Talk about abuse of power

Old Greying Acc... | | Permalink

Surely trading without a licence should be a simple matter of a fine, and for repeat offending a ban, not thousnads of pounds and hours of court time being wasted!

cymraeg_draig's picture

Lottery

cymraeg_draig | | Permalink

The legislature has endeavoured in PoCA 2002 to restrict the options of courts and require them to adopt an inflexible approach.  One might almost think that parliament did not trust judges!

David

 

Posted by davidwinch on Tue, 25/01/2011 - 09:53

 

This is true right across the board.  Meddling politicians (particularly Labour politicians) have repeatedly tried to remove discression from the judiciary. 

A simple example is the madatory life sentence for murder.

There are so many "kinds" of murder, from the premeditated assassination of someone, to the moment of madness when someone pushed beyond the limits lashes out and kills on the spur of the moment.  Each case, whether its murder, burglary, or a simple motoring offence, has it's own circumstances and only the court, after hearing all the evidence and mitigation, can judge what an appropriate sentence would be, but parliament has sought to remove this discression from the courts.

Exactly the same applied to money laundering and it is totally wrong.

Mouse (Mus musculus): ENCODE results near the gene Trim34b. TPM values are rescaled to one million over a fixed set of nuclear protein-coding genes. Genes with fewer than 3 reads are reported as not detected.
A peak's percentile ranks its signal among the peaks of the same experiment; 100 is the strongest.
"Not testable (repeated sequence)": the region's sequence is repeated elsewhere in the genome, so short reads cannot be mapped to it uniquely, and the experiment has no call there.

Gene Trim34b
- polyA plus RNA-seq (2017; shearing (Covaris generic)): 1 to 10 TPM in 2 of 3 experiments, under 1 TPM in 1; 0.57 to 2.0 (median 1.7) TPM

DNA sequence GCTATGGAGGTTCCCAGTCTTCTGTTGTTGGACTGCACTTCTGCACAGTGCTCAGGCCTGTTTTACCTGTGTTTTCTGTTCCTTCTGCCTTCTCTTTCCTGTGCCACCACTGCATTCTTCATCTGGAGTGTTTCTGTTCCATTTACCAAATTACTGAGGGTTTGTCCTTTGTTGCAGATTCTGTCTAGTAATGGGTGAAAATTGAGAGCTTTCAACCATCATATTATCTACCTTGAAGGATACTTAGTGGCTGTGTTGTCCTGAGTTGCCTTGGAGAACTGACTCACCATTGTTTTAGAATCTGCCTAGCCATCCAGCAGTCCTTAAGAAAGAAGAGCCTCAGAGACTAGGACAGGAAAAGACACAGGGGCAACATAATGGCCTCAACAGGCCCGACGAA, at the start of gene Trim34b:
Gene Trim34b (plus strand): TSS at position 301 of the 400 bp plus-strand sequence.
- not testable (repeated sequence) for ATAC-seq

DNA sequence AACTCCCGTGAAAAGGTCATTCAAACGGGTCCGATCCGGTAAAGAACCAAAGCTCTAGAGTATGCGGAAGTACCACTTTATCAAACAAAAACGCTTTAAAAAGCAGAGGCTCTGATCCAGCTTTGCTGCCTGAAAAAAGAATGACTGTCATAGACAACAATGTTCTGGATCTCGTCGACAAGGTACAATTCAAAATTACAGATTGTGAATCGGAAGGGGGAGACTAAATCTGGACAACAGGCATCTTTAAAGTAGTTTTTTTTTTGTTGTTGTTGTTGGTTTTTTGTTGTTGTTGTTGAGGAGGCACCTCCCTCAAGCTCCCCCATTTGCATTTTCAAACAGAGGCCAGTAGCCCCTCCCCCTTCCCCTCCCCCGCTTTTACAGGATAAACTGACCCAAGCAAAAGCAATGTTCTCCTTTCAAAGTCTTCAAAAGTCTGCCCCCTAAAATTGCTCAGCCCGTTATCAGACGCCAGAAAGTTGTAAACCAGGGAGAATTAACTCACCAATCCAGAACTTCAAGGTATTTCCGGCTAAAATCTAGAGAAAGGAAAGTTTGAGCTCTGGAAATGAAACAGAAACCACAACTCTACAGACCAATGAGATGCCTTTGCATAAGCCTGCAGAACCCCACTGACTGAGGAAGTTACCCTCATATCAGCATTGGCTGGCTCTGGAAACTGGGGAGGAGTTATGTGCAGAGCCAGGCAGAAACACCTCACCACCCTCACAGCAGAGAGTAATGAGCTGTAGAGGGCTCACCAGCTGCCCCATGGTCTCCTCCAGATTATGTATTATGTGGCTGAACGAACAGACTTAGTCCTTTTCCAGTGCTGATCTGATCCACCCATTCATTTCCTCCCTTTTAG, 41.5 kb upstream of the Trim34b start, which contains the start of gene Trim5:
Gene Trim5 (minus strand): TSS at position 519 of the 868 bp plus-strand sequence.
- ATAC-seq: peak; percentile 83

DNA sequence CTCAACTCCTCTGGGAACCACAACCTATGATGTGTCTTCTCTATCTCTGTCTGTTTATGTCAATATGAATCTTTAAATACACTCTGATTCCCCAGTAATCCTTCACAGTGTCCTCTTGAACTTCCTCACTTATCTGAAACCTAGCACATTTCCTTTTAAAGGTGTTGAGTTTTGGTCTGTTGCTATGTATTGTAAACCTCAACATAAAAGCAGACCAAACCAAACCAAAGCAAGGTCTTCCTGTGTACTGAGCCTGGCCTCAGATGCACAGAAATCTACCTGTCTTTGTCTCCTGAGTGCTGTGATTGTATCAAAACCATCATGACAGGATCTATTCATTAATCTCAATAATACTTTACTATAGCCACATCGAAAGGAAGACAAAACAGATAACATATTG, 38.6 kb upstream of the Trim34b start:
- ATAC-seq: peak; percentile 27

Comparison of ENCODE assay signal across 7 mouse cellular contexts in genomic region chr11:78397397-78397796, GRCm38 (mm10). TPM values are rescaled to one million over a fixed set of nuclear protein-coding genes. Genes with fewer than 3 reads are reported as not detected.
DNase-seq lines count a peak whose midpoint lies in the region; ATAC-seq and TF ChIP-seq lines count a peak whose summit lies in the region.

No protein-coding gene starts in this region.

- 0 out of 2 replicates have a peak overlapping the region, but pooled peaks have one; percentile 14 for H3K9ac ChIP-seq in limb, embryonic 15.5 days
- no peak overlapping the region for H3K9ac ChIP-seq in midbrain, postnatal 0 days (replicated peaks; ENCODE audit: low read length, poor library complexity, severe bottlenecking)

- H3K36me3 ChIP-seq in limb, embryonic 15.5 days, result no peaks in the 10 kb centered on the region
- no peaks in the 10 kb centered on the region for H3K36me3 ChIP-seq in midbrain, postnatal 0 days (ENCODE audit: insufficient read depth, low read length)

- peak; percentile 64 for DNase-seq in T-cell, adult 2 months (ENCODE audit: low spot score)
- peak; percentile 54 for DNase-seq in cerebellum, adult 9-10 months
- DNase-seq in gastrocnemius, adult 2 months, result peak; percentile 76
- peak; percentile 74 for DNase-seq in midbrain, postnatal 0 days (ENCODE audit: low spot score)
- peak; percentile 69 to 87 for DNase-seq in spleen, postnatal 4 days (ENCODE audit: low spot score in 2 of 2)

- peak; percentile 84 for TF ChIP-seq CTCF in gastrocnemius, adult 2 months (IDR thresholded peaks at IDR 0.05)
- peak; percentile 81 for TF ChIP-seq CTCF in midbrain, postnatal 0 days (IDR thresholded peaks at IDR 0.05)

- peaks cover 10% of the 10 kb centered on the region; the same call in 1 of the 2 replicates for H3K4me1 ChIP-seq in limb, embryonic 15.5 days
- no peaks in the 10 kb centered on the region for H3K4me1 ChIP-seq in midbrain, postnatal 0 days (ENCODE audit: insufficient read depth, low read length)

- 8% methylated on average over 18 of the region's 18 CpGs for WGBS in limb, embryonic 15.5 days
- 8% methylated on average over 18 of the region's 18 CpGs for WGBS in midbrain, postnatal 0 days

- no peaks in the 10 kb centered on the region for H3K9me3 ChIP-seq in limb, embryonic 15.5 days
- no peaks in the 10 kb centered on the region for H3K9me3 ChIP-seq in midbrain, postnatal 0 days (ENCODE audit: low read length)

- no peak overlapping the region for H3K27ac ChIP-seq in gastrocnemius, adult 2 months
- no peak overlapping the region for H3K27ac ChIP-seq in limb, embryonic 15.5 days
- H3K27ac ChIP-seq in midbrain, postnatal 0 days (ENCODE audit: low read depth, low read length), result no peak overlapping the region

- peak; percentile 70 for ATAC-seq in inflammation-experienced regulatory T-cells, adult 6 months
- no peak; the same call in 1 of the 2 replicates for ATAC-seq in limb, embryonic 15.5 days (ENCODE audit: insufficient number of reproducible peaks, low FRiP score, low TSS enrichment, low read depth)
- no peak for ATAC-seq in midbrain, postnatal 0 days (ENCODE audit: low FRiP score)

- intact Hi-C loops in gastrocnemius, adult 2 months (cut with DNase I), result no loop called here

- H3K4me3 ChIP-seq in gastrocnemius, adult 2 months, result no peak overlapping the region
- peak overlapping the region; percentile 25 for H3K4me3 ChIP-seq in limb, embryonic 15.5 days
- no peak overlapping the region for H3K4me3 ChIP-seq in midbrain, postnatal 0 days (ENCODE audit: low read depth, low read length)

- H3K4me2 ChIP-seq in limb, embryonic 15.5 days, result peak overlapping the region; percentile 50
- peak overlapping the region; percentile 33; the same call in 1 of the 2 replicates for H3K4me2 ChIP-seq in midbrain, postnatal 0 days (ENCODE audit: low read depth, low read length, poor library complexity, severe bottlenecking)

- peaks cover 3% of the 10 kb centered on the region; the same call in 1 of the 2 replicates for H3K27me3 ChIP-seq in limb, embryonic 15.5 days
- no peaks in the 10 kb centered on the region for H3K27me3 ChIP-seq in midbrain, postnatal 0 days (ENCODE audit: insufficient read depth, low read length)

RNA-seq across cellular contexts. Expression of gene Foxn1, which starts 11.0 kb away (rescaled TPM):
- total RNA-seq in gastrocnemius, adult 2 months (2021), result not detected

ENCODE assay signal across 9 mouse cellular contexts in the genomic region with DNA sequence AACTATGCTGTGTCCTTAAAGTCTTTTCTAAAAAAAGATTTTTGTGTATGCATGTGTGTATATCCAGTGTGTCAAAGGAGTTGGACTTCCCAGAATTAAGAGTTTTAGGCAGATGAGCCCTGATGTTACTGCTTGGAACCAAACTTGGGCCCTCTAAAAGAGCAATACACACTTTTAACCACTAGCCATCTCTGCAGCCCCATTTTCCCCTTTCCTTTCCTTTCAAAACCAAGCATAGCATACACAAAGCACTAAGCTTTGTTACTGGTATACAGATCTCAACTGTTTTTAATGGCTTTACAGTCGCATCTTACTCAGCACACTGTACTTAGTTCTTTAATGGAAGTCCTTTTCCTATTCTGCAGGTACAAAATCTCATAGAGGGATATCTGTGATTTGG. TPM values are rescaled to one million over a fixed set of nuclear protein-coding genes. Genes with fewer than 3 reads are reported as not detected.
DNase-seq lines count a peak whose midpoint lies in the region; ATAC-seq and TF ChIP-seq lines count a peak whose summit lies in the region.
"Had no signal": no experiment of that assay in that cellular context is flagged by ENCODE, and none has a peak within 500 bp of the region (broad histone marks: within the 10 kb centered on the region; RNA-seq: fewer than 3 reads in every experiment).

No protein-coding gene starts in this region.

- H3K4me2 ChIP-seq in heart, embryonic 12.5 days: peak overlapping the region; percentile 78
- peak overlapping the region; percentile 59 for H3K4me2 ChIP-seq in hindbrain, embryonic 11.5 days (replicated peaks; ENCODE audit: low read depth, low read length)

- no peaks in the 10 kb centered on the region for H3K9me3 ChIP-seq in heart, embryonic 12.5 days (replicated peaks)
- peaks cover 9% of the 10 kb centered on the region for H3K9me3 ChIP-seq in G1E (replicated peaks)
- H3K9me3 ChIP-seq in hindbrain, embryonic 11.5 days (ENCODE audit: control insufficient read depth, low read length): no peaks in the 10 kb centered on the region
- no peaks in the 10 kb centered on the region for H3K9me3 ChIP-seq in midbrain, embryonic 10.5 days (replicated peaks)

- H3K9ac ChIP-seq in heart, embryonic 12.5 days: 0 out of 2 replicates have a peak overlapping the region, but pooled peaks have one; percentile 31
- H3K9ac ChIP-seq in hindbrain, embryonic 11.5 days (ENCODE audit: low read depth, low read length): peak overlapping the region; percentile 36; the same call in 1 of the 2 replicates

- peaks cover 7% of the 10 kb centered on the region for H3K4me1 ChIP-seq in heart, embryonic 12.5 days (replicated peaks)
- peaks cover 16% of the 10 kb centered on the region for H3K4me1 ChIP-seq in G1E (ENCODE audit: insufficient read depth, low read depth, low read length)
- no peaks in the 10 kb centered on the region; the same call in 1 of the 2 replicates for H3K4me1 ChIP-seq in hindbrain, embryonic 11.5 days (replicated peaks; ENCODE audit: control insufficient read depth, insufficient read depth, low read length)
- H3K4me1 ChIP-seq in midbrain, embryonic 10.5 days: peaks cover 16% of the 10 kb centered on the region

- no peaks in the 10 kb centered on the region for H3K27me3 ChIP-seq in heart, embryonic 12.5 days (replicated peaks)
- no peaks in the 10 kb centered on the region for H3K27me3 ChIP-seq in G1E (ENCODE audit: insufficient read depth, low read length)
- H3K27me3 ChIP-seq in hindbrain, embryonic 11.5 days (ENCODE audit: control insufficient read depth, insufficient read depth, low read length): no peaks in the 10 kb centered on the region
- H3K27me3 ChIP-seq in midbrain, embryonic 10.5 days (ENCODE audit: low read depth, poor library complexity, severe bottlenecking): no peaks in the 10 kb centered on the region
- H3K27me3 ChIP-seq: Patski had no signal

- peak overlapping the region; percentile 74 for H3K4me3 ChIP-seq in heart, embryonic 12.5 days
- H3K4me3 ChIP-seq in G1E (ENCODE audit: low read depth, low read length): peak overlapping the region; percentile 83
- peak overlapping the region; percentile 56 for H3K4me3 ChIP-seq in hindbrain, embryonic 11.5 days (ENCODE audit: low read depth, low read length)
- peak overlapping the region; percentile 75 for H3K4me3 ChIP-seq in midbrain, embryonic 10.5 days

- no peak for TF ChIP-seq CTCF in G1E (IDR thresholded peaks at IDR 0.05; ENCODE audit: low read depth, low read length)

Take two examples -

  1. A man with a good job and plenty of money burgles houses - he then hides this money under the floorboards. He has a good income, no debts, and is simply acting out of greed.
  2. A man burgles house - he is out of work, and he uses the proceeds pay the arrears on his mortgage as the building society is about to repossess his home and put his sick wife and elderly mother on the street.

Now both have committed the same "offence", but there is no way that they should both be financially destroyed. The motives behind there crimes are totally different, man (1) acted out of pure greed,  man (2) acted out of desparation.  The courts therefore shoul;d have discression to deal with each appropriately - at present they dont. 

It is utterly wrong that prosecutors should be allowed to negotiate a deal as this makes justice a lottery which depends on whether the accused faces a decent reasonable prosecutor (there are some), or a nasty obnoxious prosecutor on a power trip (there are some of these too).